A rebound in equity issuance and the continued rise – from a high base – in DCM issuance, helped offset lower regional M&A volumes last year, as international yield hunters helped sovereigns and government-related entities offset the decline in petro-dollar flows.
The bank that looms largest in this financing activity, especially in bonds and sukuk, is HSBC, the region’s best bank for financing. The team – with Matthew Wallace as regional head of global banking – was instrumental in a string of deals from Adnoc, including the IPO and debut bond, project bond and debut syndicated loan, as well as other deals in Abu Dhabi, including a 30-year sovereign deal and a landmark green bond from the national bank.
In Saudi Arabia, HSBC was global coordinator on the kingdom’s debut sovereign sukuk and the debut sukuk from Saudi Aramco via a private placement. In the Saudi private sector, on the equity side, it was sole bookrunner in what it says is the first Saudi accelerated bookbuild – local conglomerate Savola’s SR1.1 billion ($300 million) sell-down from dairy firm Almarai.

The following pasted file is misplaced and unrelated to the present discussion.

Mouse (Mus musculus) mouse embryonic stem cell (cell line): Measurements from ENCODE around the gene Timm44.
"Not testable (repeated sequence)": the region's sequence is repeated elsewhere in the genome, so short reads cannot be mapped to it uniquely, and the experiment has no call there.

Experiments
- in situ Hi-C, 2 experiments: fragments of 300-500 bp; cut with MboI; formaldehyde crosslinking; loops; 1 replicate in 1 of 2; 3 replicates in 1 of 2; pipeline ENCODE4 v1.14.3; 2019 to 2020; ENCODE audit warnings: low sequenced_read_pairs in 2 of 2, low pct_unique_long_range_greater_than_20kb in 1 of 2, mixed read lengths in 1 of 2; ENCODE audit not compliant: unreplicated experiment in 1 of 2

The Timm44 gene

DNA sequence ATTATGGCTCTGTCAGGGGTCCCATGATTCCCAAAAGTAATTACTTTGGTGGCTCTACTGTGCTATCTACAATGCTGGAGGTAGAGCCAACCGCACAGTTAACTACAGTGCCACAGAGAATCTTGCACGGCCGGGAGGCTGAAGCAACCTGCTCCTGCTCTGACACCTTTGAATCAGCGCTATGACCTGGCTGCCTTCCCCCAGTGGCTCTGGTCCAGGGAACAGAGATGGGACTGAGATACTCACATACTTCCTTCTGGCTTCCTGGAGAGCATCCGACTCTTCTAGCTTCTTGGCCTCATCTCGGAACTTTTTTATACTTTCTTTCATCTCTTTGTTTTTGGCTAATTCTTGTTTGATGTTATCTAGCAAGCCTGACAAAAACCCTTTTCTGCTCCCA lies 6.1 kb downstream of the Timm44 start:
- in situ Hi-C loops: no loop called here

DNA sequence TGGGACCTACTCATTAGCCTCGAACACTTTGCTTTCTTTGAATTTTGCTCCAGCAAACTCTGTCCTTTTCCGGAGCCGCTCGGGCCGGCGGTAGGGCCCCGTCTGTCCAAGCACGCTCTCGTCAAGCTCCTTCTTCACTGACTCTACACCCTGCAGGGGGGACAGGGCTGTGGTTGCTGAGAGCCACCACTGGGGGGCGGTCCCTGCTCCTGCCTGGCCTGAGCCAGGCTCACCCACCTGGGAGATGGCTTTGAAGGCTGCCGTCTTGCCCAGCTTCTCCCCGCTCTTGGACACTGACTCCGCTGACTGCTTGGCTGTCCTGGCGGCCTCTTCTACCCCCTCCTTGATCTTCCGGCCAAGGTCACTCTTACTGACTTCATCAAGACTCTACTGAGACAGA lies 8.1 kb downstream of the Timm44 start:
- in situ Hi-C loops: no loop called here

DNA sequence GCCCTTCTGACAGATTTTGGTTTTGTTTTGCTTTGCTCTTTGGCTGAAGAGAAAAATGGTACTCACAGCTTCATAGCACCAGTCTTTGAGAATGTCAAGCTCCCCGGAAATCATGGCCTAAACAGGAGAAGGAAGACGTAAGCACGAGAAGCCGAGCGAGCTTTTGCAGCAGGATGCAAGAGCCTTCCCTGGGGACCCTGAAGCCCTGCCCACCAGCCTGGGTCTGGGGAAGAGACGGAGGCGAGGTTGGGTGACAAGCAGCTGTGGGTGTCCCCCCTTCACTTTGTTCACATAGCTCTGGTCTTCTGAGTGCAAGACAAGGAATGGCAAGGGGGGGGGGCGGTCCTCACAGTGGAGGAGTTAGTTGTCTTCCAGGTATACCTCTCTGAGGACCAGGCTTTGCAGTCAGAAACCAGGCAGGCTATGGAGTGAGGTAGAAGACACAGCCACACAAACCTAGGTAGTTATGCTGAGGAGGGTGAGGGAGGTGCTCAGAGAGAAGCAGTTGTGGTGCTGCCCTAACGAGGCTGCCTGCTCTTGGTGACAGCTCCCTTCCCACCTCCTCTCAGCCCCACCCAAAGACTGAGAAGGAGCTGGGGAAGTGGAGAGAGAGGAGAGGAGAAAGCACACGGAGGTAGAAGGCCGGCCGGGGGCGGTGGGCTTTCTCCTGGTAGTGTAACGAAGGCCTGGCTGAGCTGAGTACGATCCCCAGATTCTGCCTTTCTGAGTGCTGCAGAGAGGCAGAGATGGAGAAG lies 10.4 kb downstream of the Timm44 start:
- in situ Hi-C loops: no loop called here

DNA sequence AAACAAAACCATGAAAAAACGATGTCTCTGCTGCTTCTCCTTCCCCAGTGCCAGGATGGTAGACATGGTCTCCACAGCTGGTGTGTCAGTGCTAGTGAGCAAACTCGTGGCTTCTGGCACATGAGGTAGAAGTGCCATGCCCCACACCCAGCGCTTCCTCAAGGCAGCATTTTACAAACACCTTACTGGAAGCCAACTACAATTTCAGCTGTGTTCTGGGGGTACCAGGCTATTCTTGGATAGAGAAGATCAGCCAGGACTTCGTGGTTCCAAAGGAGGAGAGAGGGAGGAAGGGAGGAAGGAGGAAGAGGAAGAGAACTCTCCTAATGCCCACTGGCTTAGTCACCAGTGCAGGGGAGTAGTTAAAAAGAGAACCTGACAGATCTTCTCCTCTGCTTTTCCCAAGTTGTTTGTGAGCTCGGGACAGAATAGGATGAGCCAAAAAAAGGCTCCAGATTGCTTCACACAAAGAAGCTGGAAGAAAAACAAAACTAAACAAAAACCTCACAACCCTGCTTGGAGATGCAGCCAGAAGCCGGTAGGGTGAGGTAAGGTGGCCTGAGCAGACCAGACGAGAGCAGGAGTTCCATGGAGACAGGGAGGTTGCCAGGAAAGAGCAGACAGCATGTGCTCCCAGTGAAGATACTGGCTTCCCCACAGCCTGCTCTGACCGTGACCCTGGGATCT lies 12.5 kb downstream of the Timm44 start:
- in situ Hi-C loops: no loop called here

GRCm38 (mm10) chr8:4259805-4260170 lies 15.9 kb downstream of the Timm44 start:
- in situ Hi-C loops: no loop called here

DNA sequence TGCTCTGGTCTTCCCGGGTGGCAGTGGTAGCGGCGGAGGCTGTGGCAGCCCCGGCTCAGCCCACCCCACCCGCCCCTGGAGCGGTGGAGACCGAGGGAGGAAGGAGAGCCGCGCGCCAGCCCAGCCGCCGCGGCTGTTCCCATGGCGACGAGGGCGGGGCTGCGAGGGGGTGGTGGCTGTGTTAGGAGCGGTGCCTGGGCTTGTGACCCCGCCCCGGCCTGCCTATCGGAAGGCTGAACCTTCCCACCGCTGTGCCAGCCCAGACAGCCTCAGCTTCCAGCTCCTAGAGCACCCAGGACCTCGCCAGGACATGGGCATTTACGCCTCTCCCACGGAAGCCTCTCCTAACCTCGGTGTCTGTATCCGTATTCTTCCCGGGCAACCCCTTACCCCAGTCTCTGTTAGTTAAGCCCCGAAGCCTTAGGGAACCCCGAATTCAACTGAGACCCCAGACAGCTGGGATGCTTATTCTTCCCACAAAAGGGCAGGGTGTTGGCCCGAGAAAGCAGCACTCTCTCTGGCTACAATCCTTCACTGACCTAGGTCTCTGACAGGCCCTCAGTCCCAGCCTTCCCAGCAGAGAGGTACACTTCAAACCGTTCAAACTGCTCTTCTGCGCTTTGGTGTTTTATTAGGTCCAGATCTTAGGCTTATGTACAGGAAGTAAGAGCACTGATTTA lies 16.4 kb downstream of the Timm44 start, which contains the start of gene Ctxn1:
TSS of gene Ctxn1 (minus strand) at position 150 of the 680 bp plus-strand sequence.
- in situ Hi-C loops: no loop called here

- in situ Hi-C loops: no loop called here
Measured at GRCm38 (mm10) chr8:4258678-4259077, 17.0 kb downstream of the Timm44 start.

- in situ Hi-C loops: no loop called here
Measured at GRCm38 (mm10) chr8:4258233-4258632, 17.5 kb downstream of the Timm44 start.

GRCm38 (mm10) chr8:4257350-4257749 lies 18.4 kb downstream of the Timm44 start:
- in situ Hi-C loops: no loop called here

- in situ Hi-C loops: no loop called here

Elsewhere, HSBC was at the forefront of important government and private-sector deals in markets such as Kuwait and Oman, on both the equity and debt side.
Smaller deals, but arguably in more difficult sectors, saw HSBC act as global coordinator on a successful $375 million high-yield bond for Topaz Marine. It was also global coordinator on the $500 million sukuk for Damac, in conjunction with a liability management exercise for the Dubai-based property developer.
In loans, HSBC was sole financial adviser and mandated lead arranger on the $3 billion debt financing for the expansion of Dubai Airport, the inaugural part of a new $25 billion funding platform. It was also heavily involved in a $6.25 billion facility, backed by five national export-credit agencies, for the upgrade of refineries owned by Kuwait National Petroleum Company.